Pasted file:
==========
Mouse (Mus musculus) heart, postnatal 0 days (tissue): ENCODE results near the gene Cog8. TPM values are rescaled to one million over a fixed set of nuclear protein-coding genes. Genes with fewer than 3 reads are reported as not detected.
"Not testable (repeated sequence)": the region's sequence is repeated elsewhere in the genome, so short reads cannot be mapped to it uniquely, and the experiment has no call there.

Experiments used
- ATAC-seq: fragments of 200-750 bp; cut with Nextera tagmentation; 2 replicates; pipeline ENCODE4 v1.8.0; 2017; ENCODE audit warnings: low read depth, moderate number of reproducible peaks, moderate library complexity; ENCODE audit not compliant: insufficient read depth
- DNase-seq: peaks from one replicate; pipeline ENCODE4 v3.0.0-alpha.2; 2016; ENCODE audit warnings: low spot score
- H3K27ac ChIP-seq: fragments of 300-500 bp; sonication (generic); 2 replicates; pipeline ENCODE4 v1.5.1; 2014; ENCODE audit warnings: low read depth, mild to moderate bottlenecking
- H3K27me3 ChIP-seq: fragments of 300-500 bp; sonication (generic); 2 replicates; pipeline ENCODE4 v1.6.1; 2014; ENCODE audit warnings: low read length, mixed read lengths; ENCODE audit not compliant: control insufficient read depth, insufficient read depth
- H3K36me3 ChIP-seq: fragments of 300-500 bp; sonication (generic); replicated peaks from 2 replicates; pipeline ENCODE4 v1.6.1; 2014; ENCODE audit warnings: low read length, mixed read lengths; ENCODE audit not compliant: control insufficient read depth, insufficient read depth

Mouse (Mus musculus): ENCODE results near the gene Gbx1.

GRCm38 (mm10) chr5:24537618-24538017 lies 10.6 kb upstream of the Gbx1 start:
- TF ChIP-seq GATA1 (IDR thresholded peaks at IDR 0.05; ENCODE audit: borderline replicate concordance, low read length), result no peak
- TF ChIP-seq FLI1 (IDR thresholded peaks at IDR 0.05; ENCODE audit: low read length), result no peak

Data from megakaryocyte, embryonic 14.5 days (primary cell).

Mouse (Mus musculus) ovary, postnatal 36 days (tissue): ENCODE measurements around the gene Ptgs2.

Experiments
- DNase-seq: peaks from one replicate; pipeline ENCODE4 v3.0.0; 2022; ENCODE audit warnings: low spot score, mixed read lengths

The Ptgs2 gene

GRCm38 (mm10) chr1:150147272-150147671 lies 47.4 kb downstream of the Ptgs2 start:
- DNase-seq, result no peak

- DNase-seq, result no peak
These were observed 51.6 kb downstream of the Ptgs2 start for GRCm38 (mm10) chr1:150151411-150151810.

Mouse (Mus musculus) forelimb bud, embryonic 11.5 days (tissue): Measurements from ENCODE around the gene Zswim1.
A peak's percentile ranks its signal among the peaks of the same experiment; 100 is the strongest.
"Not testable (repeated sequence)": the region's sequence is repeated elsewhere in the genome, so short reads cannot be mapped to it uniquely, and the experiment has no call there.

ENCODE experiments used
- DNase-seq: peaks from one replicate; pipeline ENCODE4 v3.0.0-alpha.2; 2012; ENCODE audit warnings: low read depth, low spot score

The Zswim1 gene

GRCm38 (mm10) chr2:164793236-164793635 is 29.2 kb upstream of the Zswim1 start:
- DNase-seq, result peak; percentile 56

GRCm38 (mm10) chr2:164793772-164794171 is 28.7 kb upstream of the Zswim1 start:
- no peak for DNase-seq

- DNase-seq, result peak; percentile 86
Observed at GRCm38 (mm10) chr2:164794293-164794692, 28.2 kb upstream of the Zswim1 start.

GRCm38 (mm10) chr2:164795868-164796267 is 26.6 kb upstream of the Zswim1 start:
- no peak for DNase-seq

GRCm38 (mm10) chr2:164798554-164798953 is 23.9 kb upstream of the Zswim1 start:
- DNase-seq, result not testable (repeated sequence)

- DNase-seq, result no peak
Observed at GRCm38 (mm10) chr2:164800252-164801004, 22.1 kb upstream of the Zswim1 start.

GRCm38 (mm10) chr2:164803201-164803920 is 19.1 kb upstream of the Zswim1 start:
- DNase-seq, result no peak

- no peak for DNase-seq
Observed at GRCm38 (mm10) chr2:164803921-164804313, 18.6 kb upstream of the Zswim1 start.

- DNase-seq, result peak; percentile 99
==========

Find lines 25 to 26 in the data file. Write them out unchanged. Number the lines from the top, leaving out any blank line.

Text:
ENCODE experiments used
- DNase-seq: peaks from one replicate; pipeline ENCODE4 v3.0.0-alpha.2; 2012; ENCODE audit warnings: low read depth, low spot score